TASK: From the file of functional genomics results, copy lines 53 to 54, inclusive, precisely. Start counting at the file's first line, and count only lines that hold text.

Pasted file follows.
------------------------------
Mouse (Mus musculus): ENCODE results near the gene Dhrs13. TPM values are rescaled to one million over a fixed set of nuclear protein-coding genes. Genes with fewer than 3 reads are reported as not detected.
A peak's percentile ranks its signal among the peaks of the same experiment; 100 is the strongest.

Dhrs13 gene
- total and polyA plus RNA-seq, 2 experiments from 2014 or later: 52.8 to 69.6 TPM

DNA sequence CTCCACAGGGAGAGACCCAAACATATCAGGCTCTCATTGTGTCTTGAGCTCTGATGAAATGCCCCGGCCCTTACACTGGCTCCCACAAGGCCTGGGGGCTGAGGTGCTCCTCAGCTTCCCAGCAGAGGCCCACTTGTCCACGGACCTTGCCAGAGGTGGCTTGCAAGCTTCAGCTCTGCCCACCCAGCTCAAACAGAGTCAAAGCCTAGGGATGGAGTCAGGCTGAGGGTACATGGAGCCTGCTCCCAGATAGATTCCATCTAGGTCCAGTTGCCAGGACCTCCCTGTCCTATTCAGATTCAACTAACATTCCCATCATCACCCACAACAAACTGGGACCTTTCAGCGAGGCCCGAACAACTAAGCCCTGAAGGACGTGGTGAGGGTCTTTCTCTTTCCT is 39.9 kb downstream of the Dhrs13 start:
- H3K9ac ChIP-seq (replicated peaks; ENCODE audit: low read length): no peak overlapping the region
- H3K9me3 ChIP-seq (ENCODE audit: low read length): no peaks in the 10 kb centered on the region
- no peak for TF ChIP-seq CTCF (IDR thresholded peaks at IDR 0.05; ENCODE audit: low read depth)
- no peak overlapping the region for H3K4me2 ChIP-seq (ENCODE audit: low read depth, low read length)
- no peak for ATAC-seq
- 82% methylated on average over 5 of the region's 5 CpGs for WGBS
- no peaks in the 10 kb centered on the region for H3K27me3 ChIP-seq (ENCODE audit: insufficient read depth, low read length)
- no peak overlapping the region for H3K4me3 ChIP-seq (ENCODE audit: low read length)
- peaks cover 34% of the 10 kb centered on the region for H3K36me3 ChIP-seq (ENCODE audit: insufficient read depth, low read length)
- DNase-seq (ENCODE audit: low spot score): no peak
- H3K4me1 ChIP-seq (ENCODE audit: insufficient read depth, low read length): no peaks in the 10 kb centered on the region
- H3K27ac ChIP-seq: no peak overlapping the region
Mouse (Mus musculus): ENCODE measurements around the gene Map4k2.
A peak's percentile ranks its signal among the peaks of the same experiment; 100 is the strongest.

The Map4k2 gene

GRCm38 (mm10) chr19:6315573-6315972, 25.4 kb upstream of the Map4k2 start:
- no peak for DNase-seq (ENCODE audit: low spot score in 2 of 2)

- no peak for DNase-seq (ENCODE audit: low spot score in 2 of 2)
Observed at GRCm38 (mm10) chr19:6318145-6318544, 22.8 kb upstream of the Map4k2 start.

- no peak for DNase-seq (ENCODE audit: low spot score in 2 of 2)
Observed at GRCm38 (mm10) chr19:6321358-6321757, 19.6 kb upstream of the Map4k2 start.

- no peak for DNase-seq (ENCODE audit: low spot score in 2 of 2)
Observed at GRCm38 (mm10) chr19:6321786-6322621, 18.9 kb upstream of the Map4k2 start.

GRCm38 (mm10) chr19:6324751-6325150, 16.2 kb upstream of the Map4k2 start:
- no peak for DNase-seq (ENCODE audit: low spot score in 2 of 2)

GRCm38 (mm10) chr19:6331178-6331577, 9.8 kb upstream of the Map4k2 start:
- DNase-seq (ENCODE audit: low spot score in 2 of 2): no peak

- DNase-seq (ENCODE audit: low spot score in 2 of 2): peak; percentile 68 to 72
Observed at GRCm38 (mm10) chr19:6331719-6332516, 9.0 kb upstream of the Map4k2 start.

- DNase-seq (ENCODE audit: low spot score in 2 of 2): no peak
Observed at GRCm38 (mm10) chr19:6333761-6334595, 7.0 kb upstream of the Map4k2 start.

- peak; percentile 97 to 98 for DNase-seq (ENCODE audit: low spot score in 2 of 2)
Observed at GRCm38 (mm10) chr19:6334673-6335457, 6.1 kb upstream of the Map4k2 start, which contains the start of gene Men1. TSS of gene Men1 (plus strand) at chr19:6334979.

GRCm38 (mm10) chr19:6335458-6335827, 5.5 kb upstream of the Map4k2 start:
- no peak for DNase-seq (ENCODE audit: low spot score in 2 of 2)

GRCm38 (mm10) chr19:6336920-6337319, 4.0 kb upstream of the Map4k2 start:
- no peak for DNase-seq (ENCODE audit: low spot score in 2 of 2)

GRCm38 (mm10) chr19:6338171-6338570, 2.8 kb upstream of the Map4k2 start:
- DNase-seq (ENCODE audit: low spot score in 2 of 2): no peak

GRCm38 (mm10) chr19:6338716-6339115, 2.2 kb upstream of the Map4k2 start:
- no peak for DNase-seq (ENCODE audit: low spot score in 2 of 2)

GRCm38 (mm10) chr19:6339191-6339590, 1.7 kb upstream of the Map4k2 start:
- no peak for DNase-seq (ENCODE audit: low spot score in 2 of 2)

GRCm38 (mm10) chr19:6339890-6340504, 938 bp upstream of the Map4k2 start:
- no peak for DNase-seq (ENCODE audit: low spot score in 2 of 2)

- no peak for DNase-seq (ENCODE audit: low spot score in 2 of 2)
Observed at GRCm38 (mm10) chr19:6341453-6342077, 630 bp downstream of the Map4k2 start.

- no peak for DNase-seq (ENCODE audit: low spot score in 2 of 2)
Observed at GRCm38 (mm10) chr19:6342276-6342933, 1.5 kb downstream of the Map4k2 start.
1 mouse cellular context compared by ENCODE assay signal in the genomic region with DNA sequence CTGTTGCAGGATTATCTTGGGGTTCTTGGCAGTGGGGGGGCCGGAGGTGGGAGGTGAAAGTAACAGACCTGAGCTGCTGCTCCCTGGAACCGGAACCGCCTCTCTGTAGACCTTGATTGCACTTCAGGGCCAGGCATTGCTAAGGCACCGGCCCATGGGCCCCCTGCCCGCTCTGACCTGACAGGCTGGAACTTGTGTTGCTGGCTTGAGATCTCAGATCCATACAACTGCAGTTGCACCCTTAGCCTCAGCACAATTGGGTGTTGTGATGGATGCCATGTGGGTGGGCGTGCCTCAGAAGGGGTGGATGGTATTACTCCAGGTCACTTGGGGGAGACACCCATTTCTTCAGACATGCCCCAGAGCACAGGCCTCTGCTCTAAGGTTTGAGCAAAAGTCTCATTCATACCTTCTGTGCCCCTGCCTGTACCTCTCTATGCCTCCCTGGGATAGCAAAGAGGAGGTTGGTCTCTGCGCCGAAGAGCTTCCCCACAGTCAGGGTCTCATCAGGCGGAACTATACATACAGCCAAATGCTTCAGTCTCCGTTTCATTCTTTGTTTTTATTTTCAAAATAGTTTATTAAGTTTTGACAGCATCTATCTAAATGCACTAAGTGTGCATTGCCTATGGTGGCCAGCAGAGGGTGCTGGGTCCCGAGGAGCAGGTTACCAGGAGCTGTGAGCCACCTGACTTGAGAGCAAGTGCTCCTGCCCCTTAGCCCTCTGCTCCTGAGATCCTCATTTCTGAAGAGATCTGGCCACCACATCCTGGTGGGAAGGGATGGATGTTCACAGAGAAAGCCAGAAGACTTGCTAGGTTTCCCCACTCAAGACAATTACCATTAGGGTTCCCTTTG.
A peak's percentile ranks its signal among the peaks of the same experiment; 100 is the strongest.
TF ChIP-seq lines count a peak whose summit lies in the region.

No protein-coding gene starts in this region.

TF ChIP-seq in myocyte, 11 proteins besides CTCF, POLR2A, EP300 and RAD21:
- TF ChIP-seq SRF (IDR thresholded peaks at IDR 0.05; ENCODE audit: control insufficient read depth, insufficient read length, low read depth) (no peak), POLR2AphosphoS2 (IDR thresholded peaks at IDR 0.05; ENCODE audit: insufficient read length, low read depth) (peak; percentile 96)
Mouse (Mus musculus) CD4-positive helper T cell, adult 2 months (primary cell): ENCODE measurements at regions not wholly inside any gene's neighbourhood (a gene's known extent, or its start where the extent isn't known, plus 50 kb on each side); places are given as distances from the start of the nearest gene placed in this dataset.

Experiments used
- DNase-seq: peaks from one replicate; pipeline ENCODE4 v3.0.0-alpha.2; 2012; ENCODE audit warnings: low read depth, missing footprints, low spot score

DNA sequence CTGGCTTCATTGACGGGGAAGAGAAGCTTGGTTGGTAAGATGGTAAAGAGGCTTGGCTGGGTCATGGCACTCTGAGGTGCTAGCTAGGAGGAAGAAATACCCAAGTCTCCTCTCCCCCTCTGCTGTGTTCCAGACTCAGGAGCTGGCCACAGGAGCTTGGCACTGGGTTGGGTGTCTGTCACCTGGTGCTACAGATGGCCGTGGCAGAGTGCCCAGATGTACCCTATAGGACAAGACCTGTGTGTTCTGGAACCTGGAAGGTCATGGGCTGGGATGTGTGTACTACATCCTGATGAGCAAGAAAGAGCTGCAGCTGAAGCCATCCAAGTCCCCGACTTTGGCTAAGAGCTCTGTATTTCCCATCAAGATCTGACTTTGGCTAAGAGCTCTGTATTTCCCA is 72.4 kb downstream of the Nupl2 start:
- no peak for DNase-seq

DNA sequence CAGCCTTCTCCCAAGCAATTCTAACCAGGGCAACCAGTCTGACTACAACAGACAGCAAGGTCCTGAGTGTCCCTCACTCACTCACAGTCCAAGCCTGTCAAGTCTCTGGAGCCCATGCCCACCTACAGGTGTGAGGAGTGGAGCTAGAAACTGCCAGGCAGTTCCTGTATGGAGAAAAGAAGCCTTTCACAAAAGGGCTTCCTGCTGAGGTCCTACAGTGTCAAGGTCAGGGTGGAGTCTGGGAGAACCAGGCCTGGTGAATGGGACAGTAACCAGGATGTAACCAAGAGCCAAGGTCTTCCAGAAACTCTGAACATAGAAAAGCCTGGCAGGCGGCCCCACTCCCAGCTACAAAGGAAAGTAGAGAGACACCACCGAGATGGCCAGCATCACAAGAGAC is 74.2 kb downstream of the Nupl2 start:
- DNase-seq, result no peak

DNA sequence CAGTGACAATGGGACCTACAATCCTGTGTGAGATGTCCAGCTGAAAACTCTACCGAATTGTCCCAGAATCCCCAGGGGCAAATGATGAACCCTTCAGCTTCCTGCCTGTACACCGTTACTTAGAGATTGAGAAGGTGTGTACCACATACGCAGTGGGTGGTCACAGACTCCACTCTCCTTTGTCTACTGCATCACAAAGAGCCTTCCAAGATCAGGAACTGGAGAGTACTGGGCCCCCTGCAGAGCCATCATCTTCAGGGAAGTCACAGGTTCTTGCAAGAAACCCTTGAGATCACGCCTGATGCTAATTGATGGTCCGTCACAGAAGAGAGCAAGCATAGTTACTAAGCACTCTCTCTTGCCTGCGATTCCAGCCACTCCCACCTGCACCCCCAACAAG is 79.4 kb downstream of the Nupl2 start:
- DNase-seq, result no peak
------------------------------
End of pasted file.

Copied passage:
- no peak for DNase-seq (ENCODE audit: low spot score in 2 of 2)
Observed at GRCm38 (mm10) chr19:6342276-6342933, 1.5 kb downstream of the Map4k2 start.